In a lecture describing conditions at Bergen-Belsen when the camp was liberated, Lieutenant Colonel M.W. Gonin, the British officer who commanded the 11th Light Field Ambulance during the camp’s liberation, said that there were “at least 20,000 sick suffering from the most virulent diseases known to man, all of whom required urgent hospital treatment and 30,000 men and women who might die if they were not treated, but who certainly would die if they were not fed and removed from the horror camp. What we had not got was nurses, doctors, beds, bedding, clothes, drugs, dressings, thermometers, bedpans or any of the essentials of medical treatment, and worst of all, no common language.

Within a few days following the liberation, Brigadier H. L. Glyn-Hughes, the Deputy Director of Medical Services of the British Army of the Rhine, appointed my mother, a not yet 33-year-old Jewish dentist from Sosnowiec, Poland, who had studied medicine in France, to organize and head a group of doctors and nurses among the survivors to help care for the camp’s thousands of critically ill inmates. My mother’s parents and first husband had all been gassed at Auschwitz-Birkenau together with her son, Benjamin, and she herself had spent more than 15 months there before being sent to Belsen in November 1944. For weeks on end, my mother and her team of 28 doctors and 620 other female and male volunteers, only a few of whom were trained nurses, worked round the clock with the military doctors to try to save as many of the survivors as possible. Despite their desperate efforts — it was not until 11 May 1945, that the daily death rate fell below 100 — the Holocaust claimed 13,944 additional victims during the two months after the liberation.

“Ezekiel continued, And He said to me, “O son of man, these bones are the whole House of Israel.” They say, “Our bones are dried up, our hope is gone, we are doomed.” Prophesy, therefore, and say to them: “Thus said the Lord Adonai: I am going to open your graves and lift you out of the graves, O My people, and bring you to the Land of Israel . . . . I will put My breath into you and you shall live again, and I will set you upon your own soil.”

This intersection of history with Biblical prophecy helps explain and define who we are. The end of the war found the survivors alone, mostly abandoned, forced to face a grim reality. “For the greater part of the liberated Jews of Bergen-Belsen,” my mother recalled many years later, “there was no ecstasy, no joy at our liberation. We had lost our families, our homes. We had no place to go, nobody to hug, nobody who was waiting for us, anywhere. We had been liberated from death and from the fear of death, but we were not free from the fear of life.”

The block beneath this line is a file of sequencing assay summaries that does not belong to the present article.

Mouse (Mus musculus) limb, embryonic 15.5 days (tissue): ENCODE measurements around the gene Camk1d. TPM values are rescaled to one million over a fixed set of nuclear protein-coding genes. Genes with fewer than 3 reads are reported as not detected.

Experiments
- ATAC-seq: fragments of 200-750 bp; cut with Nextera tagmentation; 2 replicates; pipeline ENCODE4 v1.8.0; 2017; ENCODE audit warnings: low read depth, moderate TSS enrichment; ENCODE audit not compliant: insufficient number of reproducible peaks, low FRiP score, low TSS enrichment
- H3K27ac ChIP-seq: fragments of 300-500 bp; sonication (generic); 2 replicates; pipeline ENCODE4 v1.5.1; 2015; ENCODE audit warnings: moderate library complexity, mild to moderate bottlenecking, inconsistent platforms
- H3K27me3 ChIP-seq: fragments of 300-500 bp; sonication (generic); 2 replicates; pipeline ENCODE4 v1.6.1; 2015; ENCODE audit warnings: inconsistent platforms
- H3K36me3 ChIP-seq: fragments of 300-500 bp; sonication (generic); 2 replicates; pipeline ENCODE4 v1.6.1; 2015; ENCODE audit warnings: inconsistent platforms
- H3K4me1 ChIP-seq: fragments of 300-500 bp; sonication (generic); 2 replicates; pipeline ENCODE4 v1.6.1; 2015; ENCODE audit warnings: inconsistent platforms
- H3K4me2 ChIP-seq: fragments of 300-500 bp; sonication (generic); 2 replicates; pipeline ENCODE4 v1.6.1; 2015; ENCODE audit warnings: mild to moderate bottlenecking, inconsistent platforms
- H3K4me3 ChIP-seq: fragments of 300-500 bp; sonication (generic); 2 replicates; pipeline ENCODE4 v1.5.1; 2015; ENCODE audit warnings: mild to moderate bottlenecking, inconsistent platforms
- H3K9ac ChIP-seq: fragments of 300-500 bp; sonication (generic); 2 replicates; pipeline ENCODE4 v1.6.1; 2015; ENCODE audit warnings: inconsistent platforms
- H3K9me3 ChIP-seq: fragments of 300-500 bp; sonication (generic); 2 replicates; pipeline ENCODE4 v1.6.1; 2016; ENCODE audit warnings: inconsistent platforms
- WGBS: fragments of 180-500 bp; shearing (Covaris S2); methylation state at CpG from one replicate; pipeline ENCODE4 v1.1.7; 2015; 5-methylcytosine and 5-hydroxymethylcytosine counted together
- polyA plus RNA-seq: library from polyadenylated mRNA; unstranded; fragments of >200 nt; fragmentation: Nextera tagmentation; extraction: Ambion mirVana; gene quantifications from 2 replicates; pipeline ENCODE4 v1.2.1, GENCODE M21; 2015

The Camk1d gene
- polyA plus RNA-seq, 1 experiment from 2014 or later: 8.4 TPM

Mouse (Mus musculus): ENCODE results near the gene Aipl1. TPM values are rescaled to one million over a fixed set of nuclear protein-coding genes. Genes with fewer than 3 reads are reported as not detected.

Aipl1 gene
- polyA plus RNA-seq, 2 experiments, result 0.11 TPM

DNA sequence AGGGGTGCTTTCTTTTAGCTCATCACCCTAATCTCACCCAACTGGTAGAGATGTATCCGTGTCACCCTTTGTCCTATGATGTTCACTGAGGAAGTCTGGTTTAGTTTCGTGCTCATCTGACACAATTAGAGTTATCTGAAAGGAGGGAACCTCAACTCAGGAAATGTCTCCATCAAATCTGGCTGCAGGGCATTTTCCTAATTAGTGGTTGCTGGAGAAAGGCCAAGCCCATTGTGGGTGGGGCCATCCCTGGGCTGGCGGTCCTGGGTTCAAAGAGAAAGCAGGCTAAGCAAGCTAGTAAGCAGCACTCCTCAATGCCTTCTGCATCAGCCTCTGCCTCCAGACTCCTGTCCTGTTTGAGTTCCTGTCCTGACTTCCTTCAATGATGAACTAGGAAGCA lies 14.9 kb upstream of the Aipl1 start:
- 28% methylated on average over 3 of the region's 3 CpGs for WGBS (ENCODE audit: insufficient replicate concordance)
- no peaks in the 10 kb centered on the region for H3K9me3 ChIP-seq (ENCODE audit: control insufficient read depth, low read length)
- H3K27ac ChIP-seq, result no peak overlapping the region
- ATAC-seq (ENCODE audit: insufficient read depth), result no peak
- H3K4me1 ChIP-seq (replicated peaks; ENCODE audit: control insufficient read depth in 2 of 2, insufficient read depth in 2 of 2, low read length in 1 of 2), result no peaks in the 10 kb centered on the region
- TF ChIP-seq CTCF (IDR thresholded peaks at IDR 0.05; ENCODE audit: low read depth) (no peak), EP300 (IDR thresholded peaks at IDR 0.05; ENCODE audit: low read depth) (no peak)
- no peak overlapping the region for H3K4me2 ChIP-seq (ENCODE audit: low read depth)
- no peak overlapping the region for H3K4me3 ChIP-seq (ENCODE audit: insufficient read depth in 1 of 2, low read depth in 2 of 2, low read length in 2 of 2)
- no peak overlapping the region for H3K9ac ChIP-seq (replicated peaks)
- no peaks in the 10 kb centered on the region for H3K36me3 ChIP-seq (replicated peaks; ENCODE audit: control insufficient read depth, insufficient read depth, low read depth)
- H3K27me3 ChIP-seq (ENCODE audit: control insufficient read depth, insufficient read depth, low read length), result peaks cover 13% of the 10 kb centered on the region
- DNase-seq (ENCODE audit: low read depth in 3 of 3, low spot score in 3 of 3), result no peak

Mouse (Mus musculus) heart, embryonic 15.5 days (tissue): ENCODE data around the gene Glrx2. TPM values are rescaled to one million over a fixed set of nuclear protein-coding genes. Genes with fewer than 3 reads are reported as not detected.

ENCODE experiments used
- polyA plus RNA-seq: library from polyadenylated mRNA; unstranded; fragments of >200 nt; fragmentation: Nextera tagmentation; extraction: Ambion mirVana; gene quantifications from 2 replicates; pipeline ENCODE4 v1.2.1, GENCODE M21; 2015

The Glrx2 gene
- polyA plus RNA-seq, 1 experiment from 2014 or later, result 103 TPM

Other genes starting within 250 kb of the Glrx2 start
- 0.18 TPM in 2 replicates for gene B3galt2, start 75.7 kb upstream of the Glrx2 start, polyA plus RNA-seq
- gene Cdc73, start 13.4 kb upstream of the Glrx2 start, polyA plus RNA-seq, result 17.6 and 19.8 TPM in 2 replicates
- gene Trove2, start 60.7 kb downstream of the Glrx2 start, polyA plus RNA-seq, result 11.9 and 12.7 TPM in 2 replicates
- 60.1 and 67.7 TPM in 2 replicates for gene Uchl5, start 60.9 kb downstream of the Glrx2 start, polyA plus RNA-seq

One of the most incomprehensible aspects of our parents’ and grandparents’ survival was their inner strength, their ability for the most part to look toward the future. They instinctively understood that they could not wallow in anguish or despair. My friend, Romana Primus, who was also born in the Belsen DP camp, tells the story of how, shortly after his liberation there, her father, Sigmund Strochlitz, borrowed a motorcycle and took her mother for a ride. They rode without a destination, purely for joy, to celebrate their freedom.

And so faith and romance were allowed to blossom again after ghettos, gas chambers, crematoria, and mass-graves, but without blinders, without illusions. My parents met several weeks after their liberation and fell in love, but they did not marry until more than a year later. It was too soon, their wounds were still too open, too raw. As my mother told the story, one evening shortly after they had met, my father took her back to her room and stayed. In the late spring and summer of 1945, when survivors in the Belsen DP camp told my father that they wanted to get married, he counseled them to wait. “Why don’t you live together for a while,” he said, “to see whether you really have enough in common to build a future together, to create a new family, or whether you are just looking for human companionship, for some warmth to ease your loneliness.”